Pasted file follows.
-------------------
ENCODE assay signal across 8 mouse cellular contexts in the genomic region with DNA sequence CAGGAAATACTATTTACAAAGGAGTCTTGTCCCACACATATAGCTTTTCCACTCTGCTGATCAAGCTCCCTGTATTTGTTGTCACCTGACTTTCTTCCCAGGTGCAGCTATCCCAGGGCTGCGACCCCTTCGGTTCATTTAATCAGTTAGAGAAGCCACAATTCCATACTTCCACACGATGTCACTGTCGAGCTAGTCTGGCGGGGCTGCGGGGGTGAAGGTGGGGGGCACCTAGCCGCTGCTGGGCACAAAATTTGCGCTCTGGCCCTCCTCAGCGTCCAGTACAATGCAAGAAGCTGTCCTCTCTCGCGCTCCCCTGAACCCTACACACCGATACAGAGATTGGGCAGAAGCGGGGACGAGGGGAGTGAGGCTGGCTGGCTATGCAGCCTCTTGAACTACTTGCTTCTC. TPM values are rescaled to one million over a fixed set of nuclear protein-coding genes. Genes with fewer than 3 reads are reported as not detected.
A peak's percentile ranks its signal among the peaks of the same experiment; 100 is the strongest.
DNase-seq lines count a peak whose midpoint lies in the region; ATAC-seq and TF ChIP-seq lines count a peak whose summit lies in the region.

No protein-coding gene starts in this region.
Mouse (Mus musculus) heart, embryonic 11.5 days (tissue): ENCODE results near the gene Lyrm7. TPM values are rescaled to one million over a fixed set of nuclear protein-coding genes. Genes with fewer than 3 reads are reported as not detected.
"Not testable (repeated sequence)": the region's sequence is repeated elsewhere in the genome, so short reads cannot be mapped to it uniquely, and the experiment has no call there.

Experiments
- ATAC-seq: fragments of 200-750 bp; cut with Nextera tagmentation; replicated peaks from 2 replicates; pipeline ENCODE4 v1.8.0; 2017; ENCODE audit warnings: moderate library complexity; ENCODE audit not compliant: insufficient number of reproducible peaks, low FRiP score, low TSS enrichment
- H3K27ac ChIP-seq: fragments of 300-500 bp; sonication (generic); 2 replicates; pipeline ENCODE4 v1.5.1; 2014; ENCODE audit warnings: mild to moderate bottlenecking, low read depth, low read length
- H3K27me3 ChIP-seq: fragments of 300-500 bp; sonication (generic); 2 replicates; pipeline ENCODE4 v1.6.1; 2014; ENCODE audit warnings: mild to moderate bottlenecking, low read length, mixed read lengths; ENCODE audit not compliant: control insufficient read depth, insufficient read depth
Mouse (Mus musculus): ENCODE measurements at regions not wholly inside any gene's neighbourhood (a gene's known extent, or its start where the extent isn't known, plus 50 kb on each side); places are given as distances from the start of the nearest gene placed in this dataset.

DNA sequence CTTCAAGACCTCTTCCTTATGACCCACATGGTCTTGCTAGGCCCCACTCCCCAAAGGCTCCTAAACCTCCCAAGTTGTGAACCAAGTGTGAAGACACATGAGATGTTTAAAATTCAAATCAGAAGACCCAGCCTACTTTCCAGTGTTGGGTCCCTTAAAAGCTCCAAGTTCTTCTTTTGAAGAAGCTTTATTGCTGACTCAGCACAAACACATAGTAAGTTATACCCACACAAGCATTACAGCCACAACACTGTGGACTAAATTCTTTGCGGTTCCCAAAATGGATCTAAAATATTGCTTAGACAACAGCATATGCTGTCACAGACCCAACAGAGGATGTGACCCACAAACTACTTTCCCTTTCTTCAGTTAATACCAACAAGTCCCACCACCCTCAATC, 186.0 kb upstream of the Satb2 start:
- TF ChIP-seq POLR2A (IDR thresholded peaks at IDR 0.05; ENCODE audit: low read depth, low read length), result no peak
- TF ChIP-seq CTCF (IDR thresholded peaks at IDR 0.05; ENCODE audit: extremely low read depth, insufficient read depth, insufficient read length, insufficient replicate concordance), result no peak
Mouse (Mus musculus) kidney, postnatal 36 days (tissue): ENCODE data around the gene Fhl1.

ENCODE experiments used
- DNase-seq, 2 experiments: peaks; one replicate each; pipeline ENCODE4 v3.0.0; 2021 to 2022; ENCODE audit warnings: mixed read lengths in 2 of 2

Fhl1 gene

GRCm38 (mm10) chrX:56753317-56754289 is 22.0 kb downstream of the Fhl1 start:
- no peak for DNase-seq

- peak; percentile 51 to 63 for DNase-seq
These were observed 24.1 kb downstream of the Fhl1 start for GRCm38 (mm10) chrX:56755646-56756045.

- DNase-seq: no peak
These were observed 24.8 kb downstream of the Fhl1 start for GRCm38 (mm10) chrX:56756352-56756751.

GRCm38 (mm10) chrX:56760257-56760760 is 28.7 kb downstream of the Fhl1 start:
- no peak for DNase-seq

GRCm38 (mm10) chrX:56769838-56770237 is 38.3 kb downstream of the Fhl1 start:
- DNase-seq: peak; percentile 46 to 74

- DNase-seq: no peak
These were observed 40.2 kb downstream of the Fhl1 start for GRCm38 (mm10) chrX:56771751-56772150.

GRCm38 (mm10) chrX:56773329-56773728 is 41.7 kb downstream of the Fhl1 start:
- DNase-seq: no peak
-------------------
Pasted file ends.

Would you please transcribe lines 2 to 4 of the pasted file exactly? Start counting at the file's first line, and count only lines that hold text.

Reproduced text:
A peak's percentile ranks its signal among the peaks of the same experiment; 100 is the strongest.
DNase-seq lines count a peak whose midpoint lies in the region; ATAC-seq and TF ChIP-seq lines count a peak whose summit lies in the region.

No protein-coding gene starts in this region.